So here's the thing, I'm a fairly average parent. And I am totally okay with that. I sent my kids to school dressed as a Pokemon and a Ninja for Japanese appreciation day. Let;s not get stuck on whether that's potentially inappropriate or not - it was all we had.
Unfortunately for them, it was the wrong day and they were the only ones dressed up. Only made worse by the fact it was the same day Jack was to be presented with an award in front of the entire school. Safe to say he refused to get up on stage. Once I stopped laughing I did feel bad, but Jack's response was priceless... "It's ok mum, you didn't mean it and it just means it's another day I don't have to wear uniform". He knows I tried. And that's enough for him.
When I was little girl I thought that when you grew up you knew everything and you became this perfect version of yourself. I idolized women in my family, thought they were perfect, that they never made mistakes. In fact I felt that way about a lot of the adults in my life. To me they were bigger and better than everything else and one day I wanted to be just like them.
As the years got on, I continued to make mistakes and beat myself up irrationally each and every time I did. Because I was supposed to be perfect. If I did't say the right thing, do the right thing, or be the person people thought I should be I felt like a failure and that was all that I could focus on.
My internal critic became my best friend and worst enemy all it once. It drove me to work harder, be stronger, be better. But it was a harsh and nasty voice when I made a mistake. Mistakes weren't allowed. To that critic, sending your kids to school dressed as fictional characters on a day they were to receive an award meant you were the worst parent in the world. And that you were failing in 'adulting'.
What I am slowly realising is that the nasty little voice that sits in the back of my mind constantly and some times comes from those around me... needs to back off. I make mistakes because I am still trying. I am trying to be better and to be something more.
No one knows how to be a parent straight away, and every knows the first kid is the one you make mistakes on. Happened to me and I've done it to Jack. It's how we learn, it's how we grow.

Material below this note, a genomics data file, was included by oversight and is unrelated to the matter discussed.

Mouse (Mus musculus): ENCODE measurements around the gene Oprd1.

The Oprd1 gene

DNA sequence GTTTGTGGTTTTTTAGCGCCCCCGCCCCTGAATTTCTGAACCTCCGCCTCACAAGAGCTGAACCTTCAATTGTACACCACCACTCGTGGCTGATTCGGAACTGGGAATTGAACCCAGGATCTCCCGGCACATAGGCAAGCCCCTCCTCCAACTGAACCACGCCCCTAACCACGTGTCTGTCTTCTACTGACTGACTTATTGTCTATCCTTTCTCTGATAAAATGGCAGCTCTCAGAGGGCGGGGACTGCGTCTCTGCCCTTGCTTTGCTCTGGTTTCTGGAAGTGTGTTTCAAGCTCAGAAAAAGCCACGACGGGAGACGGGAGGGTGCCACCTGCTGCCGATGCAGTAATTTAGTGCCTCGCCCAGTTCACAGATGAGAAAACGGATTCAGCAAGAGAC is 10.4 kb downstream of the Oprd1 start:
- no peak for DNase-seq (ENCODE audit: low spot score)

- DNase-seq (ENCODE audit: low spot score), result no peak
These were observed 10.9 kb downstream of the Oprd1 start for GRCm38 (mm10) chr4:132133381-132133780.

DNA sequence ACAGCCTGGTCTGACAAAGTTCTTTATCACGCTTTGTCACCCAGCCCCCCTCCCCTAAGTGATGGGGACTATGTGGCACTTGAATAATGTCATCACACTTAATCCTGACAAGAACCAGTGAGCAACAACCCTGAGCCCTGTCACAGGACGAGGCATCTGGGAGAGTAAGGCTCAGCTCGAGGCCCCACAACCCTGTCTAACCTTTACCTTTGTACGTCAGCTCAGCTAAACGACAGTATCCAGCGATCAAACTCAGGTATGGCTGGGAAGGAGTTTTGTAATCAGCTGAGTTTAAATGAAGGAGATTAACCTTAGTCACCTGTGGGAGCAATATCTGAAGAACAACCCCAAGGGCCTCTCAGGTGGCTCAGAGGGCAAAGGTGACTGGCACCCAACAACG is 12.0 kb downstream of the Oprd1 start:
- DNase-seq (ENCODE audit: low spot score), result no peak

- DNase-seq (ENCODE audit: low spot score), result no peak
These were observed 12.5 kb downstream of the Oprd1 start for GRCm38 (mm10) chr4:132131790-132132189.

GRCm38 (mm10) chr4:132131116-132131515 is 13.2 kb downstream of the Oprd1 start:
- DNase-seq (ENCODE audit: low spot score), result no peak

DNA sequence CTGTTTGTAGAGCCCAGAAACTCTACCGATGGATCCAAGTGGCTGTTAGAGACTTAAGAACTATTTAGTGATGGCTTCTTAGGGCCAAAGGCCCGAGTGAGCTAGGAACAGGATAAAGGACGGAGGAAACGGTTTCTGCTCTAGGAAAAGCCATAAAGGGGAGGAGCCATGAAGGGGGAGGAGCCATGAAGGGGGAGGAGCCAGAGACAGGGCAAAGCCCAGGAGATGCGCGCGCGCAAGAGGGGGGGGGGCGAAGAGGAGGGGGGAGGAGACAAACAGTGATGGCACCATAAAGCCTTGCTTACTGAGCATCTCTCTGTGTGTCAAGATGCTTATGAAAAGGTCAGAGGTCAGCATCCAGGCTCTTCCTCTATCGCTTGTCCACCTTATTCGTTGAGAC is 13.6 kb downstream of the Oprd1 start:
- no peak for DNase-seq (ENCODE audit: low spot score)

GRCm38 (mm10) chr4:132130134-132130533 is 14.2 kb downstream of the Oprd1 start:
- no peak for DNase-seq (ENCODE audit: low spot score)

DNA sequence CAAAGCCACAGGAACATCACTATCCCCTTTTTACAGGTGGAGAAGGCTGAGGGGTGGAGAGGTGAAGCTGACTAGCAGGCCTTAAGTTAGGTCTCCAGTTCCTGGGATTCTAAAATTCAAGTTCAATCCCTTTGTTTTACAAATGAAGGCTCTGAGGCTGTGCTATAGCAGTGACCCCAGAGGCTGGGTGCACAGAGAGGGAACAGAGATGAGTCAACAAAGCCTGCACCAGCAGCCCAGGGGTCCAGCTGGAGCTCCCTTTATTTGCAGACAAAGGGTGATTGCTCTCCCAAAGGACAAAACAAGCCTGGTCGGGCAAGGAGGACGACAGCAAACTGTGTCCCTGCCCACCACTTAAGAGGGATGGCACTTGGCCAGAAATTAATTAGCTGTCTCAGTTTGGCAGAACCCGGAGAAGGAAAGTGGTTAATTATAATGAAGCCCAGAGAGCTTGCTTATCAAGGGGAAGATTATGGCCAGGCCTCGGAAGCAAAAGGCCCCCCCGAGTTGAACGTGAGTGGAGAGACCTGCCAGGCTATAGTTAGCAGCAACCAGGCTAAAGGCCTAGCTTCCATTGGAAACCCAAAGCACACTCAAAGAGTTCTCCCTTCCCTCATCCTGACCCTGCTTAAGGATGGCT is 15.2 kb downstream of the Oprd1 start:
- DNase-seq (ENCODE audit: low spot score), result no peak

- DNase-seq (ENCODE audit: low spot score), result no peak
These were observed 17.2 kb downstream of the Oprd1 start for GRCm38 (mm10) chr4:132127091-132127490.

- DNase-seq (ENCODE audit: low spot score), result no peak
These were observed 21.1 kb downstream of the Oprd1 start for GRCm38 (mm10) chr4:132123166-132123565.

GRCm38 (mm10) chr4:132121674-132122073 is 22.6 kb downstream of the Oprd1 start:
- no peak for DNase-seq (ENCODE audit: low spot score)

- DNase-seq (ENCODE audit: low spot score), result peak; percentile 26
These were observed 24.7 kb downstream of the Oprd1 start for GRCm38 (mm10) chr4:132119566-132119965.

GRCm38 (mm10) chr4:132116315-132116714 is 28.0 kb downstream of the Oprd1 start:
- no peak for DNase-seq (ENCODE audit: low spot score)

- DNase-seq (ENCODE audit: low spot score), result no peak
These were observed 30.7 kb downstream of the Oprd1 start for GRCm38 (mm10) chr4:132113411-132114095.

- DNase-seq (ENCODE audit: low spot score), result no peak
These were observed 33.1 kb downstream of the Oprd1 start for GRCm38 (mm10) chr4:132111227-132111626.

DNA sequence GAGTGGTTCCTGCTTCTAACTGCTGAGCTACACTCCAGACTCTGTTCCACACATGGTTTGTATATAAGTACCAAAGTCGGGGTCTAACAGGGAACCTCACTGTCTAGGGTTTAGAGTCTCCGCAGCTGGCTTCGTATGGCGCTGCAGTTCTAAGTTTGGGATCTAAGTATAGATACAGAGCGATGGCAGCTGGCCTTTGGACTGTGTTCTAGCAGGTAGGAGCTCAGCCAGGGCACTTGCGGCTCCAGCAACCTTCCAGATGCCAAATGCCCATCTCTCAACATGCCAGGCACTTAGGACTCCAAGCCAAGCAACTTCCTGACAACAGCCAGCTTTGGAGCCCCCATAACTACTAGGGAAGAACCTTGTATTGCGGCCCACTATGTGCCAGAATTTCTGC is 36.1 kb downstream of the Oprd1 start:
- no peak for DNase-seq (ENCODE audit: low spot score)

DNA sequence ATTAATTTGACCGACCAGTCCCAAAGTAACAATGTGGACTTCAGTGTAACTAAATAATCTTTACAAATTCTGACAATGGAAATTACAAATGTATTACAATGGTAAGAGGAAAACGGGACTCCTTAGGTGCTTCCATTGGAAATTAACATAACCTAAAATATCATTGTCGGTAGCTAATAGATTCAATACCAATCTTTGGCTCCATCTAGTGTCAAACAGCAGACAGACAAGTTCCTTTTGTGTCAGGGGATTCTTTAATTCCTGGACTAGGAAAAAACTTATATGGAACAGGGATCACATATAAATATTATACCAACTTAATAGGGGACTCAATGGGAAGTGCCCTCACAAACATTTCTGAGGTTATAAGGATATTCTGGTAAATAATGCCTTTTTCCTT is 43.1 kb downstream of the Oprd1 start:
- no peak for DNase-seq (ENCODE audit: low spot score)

No one knows how to deal with a difficult situation until they're in it. They won't know the right things to do or say they'll just have to wing it. If they get it wrong or think later on they could have done it better... then next time they will. They have learnt something, they're growing.
I couldn't count on both hand and feet the amount of things I have royally messed up lately and some of them have been BIG. At the time it feels like it's beyond repair, that there is no coming back from it. And then you flip it on it's head and look at it from another angle.
I have learnt to not only learn from my mistakes so that I do not repeat them, but I also look at the way others react around me.
I recently made a massive mistake at work. I felt sick. My boss was not happy and rightly so.
I could not make sense of why it had happened, or how I had managed to do what I had done. That's just how silly this mistake was. I knew I had to try to fix it, to make it right but I had no idea where to start. I knew I had to own this.
I had a colleague on the phone to me all night talking me through different solutions, he knew I had messed up but he was supporting me through my efforts to try and fix it. He understood that it was just a mistake and that I would learn from it.
Once I saw my boss after the weekend. I was expecting rockets to go off. He wasn't happy about it, I had cost him a lot of money. Here's the part where I really started learning though... I felt so sick about what had happened and he could genuinely see that I was trying to make amends and that I would learn from it. He too, stood by me and said "WE will fix it".
In that moment I was able to see that not only were they both able to see that I had made the mistake because I was trying in the first place (most likely trying to do too much) but they could also see that I was still trying.
I don't want to be perfect. I want to keep making mistakes, I want to keep learning, I want to keep growing. It is through my mistakes that I have learnt my greatest lessons and grown the most.
Looking back, the adults I looked up to so much weren't perfect either. I just didn't see their mistakes as mistakes. I saw them through children's eyes - they were trying, they were working hard, they never gave up. They loved, they learned and they lived.
Jess Castree is a mother to two little boys and one angel little girl. She is the General Manager of a Plumbing Company in Melbourne. All round workaholic, perfectionist, over anxious, slightly neurotic woman trying to make it in the big bad world we live in today.